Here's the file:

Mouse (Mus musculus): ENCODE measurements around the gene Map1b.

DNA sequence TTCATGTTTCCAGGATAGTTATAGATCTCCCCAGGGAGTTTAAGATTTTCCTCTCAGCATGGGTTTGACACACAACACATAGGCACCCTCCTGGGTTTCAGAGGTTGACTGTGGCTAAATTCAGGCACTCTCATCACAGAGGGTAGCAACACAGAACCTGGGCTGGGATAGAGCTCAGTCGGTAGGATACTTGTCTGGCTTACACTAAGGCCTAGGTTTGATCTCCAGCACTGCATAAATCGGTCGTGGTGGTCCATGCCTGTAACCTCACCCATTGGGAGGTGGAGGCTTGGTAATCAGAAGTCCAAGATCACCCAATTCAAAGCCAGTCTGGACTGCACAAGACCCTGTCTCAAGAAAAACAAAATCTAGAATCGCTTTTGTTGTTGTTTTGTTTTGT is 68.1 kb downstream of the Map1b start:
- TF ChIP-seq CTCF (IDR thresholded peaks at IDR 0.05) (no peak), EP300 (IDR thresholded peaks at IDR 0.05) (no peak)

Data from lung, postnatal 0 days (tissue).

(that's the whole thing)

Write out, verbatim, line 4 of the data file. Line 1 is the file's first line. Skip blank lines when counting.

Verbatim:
Data from lung, postnatal 0 days (tissue).